|Intro||American soccer player|
|A.K.A.||Landon Timothy Donovan|
|Is||Athlete, Football player, Association football player|
|From||United States of America|
|Birth||4 March 1982, Ontario, California, U.S.A.|
Landon Timothy Donovan (born March 4, 1982) is an American former professional soccer player who played as a forward and attacking midfielder. He holds numerous individual records in Major League Soccer and for the United States national team and is often regarded as the greatest American men’s soccer player of all time.
A native of Southern California, Donovan was a member of the inaugural class of the U.S. Soccer youth residency program in Bradenton, Florida. He was awarded player of the tournament for his role in the United States under-17 squad that finished fourth in the 1999 FIFA U-17 World Championship before signing with German club Bayer Leverkusen later that year. In 2005, after six years with Bayer, the majority of which were spent on loan with the San Jose Earthquakes of Major League Soccer, Donovan moved back to the United States permanently to sign with the Los Angeles Galaxy. He later returned to Germany for a loan with Bayern Munich, and twice went on short loans to English Premier League team Everton in 2010 and 2012. He retired as a player in 2014, but made a brief comeback with LA Galaxy late in the 2016 season.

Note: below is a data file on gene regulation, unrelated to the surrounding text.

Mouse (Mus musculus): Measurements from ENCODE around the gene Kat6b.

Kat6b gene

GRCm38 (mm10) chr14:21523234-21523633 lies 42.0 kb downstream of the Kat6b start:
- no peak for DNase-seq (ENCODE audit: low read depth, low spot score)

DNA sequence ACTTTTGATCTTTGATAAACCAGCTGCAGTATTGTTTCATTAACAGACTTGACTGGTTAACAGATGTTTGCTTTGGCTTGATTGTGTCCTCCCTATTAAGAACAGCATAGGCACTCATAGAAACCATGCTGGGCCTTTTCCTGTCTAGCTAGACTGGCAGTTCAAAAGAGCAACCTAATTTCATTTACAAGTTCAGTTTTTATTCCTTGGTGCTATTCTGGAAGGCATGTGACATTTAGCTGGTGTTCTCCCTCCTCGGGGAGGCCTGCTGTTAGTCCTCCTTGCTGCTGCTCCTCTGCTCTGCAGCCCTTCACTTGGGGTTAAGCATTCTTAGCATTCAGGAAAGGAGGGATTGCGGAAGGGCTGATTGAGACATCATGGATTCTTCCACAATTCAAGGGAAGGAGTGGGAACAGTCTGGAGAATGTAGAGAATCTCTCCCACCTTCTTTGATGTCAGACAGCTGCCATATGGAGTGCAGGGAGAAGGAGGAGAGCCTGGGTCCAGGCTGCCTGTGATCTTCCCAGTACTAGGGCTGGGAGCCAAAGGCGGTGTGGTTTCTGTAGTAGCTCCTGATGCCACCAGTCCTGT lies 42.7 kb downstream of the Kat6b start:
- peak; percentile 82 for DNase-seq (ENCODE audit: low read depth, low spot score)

In Major League Soccer, Donovan won a record six MLS Cups and is both the league’s all-time top scorer with 145 goals and the league’s all-time assists leader with 136. The Major League Soccer MVP Award has been renamed the Landon Donovan MVP Award in his honor.
For the United States men’s national team, Donovan is the all-time leader in asists and tied with Clint Dempsey as all-time leader in scoring, and is the second-most-capped player of his country. Donovan is the only American player to reach the 50 goals/50 assists mark. He is a four-time winner of the U.S. Soccer Athlete of the Year award (the only man to do so and the first man to win in consecutive years), as well as the only seven-time winner of the Honda Player of the Year award. Donovan starred in the U.S. team that reached the quarter-finals of the 2002 FIFA World Cup where he received the Best Young Player Award. His three goals in the 2010 FIFA World Cup made Donovan the highest scoring male American player in World Cup history and one of the three male American players to score in more than one World Cup (along with Brian McBride and Clint Dempsey).
In March 2017, Donovan joined a private ownership group seeking to bring the next MLS expansion team to San Diego, California.
EARLY LIFE AND EDUCATION
Donovan was born (along with twin sister Tristan) on March 4, 1982 in Ontario, California to Donna Kenney-Cash, a special education teacher, and Tim Donovan, a semi-professional ice hockey player originally from Canada, which makes Donovan a Canadian citizen by descent. His mother raised Landon and his siblings in Redlands, California and he attended Redlands East Valley High School when not engaged in soccer activities elsewhere.
Donovan first played soccer with his older brother and when Donovan was six, his mother allowed him to join an organized league, where he scored seven goals in his first game. Donovan was a member of Cal Heat – a club based in nearby Rancho Cucamonga under coach Clint Greenwood. In 1997, he was accepted into U.S. Youth Soccer’s Olympic Development Program. In 1999 Donovan attended the IMG Academy in Bradenton, Florida with other members of the U-17 national team as part of U.S. Soccer’s youth development program.